The RSS Paradox

 
 
By Steve Gillmor  |  Posted 2004-06-14 Email Print this article Print
 
 
 
 
 
 
 

RSS and PVRs are two acronyms on a collision course, and the resulting service fabric may have a revolutionary impact that recalls the '60s, says eWEEK's Steve Gillmor.

A few weeks ago, the SciFi Channel broadcast a four-part miniseries involving time travel. I am a sucker for time-travel stories, to a certain point. That point is where the designated deliverer of exposition calls up the Great Guiding Principle of time-travel projects, wherein the immutable laws of screwing around with time dictate that nothing can be changed in the past, lest the universe be rented because the characters dog would therefore never be born, leading to cascading series of unintended consequences such as incomprehensible run-on sentences like this one. In this case, the Great Guiding Principle was served up midway through the series, long after my family and I had invested too much time and caring to give up, and long before the incredible finale where the Great Guiding Principle was ignored.
A mysterious briefcase from the future containing pictures of our hero with a bullet in the head magically redistributed its electrons to document subsequent changed events. Somehow, the universe did not collapse, though my respect for the producers did.
Ironically, a time-travel technology called RSS got me into this in the first place. It all began when Dave Winer negotiated a deal with The New York Times to provide permalink access to Times stories. Links to Times stories in Weblog posts had started to break, renting the blog space-time continuum by erasing the past. With permalinks assured for Times stories, the journal of record regained its standing as the most-linked-to mainstream media outlet in a recent Technorati developer presentation. Even though I receive the print edition of the Times every day, I still use the Times RSS feeds to monitor for interesting stories at a glance. One such item led me to a glowing review (registration required) of the SciFi show.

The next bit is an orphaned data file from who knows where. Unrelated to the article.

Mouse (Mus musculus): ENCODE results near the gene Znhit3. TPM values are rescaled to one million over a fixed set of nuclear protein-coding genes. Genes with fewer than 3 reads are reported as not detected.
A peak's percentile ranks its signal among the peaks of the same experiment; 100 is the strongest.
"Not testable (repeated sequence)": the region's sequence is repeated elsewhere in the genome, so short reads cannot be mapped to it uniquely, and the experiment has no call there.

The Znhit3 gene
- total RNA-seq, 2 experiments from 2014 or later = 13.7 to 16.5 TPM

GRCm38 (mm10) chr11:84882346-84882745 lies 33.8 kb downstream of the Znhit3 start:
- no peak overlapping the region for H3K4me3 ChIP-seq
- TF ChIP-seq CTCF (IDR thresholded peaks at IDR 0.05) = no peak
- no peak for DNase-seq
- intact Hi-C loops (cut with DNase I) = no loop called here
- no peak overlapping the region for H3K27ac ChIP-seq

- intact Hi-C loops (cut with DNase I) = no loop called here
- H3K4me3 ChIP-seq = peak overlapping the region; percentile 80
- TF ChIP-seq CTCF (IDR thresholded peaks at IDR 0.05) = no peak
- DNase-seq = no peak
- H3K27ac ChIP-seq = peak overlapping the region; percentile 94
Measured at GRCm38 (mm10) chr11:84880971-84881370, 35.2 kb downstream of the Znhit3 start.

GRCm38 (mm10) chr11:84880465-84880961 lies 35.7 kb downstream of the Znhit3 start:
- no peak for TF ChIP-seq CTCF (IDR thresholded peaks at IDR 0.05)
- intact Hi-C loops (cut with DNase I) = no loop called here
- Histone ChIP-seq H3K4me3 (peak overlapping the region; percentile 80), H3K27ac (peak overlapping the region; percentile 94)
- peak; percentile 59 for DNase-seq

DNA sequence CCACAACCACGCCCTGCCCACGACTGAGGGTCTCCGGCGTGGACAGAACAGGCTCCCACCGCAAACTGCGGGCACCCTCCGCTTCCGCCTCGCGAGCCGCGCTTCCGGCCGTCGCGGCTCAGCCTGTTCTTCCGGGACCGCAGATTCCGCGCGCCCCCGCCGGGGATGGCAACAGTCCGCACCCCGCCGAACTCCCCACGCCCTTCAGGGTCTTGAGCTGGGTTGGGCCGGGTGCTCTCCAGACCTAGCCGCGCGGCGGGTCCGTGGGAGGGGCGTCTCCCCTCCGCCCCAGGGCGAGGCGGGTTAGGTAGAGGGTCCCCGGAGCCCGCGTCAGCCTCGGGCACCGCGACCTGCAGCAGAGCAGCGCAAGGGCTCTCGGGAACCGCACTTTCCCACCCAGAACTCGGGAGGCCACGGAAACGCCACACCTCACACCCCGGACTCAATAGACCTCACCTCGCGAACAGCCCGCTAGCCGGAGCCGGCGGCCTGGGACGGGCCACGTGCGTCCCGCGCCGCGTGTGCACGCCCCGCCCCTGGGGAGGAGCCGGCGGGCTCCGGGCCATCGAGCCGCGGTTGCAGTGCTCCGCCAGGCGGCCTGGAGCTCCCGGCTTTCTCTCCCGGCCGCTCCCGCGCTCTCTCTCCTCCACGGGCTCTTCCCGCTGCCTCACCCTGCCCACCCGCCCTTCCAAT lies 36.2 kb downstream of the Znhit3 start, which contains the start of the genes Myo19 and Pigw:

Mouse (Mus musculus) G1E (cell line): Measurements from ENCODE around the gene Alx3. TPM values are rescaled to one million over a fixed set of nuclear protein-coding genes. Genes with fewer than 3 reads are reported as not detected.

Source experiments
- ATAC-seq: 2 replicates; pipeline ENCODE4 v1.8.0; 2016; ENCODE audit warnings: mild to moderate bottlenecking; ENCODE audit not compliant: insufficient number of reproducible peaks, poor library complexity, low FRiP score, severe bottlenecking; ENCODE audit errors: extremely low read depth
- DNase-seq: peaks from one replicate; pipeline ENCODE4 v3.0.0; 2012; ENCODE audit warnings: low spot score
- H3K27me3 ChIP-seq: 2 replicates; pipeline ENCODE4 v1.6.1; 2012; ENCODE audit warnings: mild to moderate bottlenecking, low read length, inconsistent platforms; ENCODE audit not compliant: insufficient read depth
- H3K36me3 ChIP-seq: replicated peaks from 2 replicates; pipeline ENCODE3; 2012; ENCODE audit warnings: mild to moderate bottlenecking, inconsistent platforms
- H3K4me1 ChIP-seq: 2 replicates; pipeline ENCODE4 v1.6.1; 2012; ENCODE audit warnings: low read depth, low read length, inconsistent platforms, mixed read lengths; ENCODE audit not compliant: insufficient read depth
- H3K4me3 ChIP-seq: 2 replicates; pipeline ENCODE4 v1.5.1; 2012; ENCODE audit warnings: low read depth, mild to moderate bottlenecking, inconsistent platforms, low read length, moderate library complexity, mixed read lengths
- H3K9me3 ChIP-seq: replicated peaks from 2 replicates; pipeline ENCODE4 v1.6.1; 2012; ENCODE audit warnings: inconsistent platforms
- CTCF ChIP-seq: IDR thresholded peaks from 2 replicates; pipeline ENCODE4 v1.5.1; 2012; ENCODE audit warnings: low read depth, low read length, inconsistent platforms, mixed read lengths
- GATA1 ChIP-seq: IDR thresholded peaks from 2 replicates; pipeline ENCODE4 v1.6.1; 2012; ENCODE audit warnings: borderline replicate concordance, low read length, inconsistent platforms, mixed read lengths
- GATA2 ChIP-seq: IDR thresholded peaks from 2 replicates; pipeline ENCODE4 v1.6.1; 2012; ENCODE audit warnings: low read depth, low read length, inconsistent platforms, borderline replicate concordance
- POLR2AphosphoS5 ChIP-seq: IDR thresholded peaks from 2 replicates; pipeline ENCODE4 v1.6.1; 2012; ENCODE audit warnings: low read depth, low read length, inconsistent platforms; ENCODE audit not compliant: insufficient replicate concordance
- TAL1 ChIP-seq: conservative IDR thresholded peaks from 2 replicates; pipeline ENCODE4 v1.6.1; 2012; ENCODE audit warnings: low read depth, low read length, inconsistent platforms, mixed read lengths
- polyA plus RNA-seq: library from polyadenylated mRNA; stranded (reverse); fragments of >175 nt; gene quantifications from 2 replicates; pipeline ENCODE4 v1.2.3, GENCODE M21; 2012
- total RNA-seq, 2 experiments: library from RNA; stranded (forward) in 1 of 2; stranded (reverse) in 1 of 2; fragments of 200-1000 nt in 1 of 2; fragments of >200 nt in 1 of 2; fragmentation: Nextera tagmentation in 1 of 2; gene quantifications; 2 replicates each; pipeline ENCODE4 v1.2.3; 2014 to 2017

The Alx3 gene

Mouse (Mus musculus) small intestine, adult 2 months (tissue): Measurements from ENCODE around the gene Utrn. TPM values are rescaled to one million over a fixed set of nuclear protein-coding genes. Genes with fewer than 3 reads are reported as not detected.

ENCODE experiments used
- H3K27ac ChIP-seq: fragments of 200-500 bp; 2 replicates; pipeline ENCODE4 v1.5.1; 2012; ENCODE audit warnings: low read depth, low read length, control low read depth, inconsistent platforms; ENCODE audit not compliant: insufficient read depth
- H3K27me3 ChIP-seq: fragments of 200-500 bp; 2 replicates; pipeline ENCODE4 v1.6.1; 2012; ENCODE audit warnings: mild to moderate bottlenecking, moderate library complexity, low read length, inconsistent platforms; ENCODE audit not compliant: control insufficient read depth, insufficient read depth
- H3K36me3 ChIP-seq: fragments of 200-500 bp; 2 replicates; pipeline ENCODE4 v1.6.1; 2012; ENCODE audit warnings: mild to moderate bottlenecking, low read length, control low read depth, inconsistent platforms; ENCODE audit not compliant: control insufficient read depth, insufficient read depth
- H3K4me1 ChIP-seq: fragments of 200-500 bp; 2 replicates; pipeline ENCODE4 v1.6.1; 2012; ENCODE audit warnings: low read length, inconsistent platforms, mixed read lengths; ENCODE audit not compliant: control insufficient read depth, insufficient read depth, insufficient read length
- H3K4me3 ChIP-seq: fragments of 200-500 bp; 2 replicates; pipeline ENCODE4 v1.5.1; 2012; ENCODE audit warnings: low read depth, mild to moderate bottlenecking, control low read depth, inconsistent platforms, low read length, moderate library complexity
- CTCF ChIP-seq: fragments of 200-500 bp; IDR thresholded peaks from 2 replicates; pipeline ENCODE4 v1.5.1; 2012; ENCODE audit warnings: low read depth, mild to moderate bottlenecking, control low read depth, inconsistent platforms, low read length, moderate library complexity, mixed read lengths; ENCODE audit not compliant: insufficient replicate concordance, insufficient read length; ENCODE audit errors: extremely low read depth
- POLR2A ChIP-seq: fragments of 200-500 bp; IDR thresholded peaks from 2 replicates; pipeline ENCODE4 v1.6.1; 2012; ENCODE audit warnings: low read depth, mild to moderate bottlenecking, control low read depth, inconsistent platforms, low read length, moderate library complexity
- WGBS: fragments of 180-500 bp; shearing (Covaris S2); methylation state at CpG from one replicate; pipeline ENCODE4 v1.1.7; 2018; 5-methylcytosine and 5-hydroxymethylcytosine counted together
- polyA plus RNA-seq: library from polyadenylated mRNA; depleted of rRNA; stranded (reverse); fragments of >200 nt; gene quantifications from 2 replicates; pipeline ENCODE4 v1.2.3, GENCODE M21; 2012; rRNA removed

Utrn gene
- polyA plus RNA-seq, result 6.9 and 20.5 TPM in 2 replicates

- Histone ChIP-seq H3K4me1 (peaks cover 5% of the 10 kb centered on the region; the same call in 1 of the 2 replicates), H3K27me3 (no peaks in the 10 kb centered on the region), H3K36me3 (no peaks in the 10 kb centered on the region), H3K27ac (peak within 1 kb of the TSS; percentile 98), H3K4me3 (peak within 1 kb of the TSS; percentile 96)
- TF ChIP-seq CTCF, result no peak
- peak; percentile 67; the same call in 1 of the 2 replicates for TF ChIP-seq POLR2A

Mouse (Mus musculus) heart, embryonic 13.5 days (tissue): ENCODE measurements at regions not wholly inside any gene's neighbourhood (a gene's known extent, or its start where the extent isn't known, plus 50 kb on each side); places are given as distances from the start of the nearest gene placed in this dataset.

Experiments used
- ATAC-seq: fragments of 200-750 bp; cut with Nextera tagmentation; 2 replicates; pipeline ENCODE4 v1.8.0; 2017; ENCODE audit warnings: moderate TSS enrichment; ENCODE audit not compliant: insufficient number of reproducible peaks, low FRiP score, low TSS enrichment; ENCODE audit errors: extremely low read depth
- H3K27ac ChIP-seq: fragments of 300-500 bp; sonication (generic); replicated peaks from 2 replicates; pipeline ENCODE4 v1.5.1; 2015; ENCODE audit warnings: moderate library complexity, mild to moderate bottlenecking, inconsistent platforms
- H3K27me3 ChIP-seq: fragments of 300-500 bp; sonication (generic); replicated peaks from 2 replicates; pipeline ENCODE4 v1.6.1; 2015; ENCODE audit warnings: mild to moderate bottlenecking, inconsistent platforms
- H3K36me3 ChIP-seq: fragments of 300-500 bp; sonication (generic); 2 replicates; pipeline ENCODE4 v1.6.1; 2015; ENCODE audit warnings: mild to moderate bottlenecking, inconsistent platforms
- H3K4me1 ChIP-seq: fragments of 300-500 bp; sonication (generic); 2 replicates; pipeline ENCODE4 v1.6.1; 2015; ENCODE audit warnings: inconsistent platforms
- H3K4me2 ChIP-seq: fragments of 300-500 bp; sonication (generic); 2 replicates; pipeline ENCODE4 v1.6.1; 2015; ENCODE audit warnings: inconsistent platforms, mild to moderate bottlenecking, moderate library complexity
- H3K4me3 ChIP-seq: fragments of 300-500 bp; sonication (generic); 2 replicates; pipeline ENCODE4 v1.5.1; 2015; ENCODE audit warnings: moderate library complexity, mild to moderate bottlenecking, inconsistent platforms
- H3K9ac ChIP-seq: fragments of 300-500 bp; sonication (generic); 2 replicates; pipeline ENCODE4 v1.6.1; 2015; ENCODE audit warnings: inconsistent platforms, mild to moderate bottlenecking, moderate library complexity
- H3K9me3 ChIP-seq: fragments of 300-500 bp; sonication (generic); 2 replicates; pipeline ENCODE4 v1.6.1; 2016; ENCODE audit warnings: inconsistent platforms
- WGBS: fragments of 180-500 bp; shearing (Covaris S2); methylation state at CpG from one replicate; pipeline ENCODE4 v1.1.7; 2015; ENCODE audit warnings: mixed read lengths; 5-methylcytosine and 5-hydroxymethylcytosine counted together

The same day, another Times story got my attention (registration required) with this suddenly relevant headline: "To Watch These Programs on Cable, You Have to Find Them First." The gist of the article was that content producers are looking to video-on-demand channels to place their material in lieu of a full digital channel position on cable and satellite networks. But how do you find these programs? If it hadnt been for the Times review in my RSS feed, I would never have found the time-travel movie. I would have finally gotten around to the print version later in the week, kicked myself for not keeping up with the paper and then frantically searched for a repeat of the show to record on my PVR (personal video recorder). Of course, a better solution would be to integrate RSS and my PVR. Although the second Times article didnt close the loop on this, TiVo took a big step toward that future two days later, as foreshadowed (registration required) by John Markoff in, yes, The New York Times. Bypassing the current gatekeepers, PVRs would now be able to download content directly over the Internet. Heres my favorite quote from the story: "In the new world of Internet-connected television, viewers will not have to worry about when a show is scheduled or from where it comes." Next page: The Roaring Sixties.


 
 
 
 
Steve Gillmor is editor of eWEEK.com's Messaging & Collaboration Center. As a principal reviewer at Byte magazine, Gillmor covered areas including Visual Basic, NT open systems, Lotus Notes and other collaborative software systems. After stints as a contributing editor at InformationWeek Labs, editor in chief at Enterprise Development Magazine, editor in chief and editorial director at XML and Java Pro Magazines, he joined InfoWorld as test center director and columnist.
 
 
 
 
 
 
 

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